Where mixing, pouring, or other cement work activities may endanger the eyes, suitable eye protection must be worn. At minimum, safety glasses with side shields or goggles should be worn. Avoid wearing contacts when handling cement products.

When kneeling on fresh concrete, use a dry board or waterproof kneepads to protect knees from the wetness that can soak through fabric. Change out of any work clothes that become soaked with wet cement and keep dirty work clothes separate from your street clothes.

OSHA Standard 1926.51(f)(1) The employer shall provide adequate washing facilities for employees engaged in the application of paints, coating, herbicides, or insecticides, or in other operations where contaminants may be harmful to the employees. Such facilities shall be in near proximity to the worksite and shall be so equipped as to enable employees to remove such substances.

Sanding, grinding or cutting concrete releases dust that contains crystalline silica. Prolonged or repeated exposure to silica dust can lead to silicosis, a disabling lung disease.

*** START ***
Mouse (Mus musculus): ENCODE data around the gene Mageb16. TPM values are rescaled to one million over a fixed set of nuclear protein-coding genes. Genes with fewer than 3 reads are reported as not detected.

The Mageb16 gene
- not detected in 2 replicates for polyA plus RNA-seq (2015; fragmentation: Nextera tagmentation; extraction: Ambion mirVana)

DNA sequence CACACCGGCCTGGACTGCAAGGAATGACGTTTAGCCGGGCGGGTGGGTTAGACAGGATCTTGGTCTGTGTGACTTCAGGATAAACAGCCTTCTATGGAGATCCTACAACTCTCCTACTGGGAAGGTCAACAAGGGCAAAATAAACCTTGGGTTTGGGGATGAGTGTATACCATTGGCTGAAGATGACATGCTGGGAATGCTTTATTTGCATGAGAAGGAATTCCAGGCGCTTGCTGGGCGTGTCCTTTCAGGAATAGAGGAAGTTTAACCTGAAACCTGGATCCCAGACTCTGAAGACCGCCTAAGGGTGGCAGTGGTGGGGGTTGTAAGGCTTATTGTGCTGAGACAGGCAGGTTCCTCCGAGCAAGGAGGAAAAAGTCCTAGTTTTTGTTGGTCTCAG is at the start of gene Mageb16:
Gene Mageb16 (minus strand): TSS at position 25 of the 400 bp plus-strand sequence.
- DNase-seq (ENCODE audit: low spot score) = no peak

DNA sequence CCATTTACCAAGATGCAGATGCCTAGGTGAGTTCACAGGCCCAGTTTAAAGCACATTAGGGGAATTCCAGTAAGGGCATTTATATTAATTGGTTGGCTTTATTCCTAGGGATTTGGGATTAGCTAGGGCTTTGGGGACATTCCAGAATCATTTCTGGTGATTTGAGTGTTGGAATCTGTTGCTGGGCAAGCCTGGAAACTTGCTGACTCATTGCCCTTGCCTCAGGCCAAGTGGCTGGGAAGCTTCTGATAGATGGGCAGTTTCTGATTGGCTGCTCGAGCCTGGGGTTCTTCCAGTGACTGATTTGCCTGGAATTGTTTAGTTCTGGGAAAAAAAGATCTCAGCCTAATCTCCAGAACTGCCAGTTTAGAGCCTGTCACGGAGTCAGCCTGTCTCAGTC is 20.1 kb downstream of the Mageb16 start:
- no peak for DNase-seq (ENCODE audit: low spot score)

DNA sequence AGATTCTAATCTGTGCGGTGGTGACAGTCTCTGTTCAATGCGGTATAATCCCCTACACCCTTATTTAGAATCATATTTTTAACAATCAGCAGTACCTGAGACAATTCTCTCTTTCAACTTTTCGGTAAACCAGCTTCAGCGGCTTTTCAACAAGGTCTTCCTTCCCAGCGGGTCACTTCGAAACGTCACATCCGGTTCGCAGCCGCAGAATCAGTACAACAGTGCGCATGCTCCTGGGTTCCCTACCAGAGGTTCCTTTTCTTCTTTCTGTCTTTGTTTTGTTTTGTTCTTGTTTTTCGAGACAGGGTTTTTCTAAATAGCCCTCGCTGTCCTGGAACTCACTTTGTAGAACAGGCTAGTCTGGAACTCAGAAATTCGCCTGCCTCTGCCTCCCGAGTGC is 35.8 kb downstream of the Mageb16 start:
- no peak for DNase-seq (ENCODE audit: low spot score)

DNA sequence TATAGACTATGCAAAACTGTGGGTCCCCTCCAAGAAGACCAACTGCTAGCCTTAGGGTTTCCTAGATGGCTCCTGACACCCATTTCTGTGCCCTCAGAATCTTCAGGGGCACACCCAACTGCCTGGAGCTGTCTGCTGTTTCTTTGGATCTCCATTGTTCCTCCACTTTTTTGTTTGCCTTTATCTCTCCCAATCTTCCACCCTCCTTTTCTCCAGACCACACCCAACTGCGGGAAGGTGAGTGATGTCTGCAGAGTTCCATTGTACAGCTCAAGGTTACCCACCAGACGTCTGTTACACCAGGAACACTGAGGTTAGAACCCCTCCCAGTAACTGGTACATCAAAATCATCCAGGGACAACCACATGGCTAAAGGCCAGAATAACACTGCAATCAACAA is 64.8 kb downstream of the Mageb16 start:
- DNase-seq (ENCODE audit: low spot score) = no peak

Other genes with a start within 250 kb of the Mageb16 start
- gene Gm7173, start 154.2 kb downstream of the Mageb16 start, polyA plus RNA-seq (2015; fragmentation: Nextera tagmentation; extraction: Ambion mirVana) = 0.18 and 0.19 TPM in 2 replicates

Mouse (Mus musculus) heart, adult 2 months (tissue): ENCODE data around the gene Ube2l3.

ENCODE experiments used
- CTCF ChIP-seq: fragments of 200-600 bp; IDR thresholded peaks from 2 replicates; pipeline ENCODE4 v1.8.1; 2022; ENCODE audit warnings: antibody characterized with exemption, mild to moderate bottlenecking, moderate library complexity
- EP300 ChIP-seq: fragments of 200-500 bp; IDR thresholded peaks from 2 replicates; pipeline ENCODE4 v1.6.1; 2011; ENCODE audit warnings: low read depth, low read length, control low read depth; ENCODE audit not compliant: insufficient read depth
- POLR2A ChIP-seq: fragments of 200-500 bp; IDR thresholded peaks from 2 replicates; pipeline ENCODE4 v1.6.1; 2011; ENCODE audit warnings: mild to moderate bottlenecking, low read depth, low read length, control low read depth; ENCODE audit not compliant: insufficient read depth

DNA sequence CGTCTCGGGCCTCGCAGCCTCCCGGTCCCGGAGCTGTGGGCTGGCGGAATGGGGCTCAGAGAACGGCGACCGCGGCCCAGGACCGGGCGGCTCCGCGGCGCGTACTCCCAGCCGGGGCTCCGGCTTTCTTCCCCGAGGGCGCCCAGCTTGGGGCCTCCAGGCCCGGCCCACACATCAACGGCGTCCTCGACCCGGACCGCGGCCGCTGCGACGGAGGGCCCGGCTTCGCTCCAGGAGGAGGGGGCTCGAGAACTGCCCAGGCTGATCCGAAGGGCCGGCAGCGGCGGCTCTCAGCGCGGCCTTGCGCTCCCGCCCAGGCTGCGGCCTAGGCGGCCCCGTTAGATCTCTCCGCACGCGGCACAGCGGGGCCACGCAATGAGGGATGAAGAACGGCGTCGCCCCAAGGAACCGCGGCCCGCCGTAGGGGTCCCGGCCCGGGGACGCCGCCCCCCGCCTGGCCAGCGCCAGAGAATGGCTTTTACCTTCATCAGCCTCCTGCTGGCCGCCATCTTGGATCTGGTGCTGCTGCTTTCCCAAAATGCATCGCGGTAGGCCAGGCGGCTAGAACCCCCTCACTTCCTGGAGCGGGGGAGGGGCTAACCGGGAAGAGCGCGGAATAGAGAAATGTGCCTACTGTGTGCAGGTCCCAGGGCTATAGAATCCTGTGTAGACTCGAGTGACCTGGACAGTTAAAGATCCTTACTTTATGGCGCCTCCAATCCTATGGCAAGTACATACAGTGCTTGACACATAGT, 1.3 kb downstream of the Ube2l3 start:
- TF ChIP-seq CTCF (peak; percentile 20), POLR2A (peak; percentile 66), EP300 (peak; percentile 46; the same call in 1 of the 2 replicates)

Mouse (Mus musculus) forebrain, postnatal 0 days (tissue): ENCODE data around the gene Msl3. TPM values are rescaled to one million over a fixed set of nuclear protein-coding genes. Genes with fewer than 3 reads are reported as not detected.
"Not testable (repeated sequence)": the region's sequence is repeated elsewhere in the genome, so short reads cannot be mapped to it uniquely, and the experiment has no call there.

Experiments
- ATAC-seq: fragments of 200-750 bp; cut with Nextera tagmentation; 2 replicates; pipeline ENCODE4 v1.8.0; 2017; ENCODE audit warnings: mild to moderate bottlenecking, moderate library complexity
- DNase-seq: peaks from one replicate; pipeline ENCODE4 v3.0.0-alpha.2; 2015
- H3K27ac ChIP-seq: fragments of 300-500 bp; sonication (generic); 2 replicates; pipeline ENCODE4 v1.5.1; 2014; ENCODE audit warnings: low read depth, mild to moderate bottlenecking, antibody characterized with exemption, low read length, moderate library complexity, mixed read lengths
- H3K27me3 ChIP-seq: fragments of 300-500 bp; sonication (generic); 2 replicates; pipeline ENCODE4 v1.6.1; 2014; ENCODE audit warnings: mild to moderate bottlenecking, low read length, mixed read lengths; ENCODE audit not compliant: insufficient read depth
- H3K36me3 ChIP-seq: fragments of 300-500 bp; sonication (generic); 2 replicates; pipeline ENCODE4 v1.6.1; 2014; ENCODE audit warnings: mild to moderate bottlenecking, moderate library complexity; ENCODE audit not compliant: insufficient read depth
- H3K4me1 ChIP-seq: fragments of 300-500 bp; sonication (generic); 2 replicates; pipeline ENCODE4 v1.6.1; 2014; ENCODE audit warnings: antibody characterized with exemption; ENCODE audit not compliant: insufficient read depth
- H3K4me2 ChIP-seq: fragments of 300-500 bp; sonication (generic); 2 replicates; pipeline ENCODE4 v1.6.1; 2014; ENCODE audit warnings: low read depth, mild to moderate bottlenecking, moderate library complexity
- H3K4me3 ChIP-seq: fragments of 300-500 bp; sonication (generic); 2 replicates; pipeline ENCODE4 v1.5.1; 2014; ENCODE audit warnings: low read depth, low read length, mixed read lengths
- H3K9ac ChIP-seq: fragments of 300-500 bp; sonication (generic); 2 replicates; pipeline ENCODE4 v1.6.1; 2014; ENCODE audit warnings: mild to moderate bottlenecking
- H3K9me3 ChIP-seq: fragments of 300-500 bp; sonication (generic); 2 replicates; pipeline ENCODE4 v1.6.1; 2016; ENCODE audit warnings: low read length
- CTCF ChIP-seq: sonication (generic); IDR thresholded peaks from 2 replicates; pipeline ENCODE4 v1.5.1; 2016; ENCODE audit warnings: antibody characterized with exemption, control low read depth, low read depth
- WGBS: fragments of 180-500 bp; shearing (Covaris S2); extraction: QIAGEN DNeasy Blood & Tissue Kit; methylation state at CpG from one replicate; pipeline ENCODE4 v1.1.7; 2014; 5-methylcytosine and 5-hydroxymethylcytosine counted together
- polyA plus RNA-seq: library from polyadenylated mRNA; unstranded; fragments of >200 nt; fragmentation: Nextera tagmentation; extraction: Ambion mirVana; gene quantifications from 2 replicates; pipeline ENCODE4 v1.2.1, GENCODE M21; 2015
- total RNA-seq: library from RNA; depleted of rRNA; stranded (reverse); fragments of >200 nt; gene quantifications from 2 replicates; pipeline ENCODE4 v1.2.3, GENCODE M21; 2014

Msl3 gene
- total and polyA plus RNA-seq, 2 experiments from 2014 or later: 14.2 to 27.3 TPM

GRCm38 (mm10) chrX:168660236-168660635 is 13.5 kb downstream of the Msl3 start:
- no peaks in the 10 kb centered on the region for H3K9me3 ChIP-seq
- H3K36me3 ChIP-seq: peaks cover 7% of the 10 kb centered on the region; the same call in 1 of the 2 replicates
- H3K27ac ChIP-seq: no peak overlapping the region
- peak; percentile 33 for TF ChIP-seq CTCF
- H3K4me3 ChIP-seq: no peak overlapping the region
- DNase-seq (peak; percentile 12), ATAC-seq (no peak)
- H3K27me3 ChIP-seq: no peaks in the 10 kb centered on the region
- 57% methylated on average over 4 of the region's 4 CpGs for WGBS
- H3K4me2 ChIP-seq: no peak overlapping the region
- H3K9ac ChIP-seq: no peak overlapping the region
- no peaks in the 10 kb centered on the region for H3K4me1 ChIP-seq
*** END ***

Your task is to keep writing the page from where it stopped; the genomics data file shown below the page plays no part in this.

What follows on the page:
Worker wearing gloves building a brick wall with mortar.

Weeklysafety.com is giving away 10 free safety topics, no credit card required! Take advantage and grab your free set of safety meeting topics today by clicking the button below.

A membership to Weeklysafety.com comes at a very low price that never goes up no matter how many employees you have and no matter how many awesome safety topics you use. Included in your membership are hundreds of safety topics that you can use for your safety meetings, toolbox talks and safety moments.

Take a look at our website to learn more about everything that comes with a Weeklysafety.com membership. Click below to learn more today!

Download this free report today and get inspired to improve your workplace safety program!

No items found.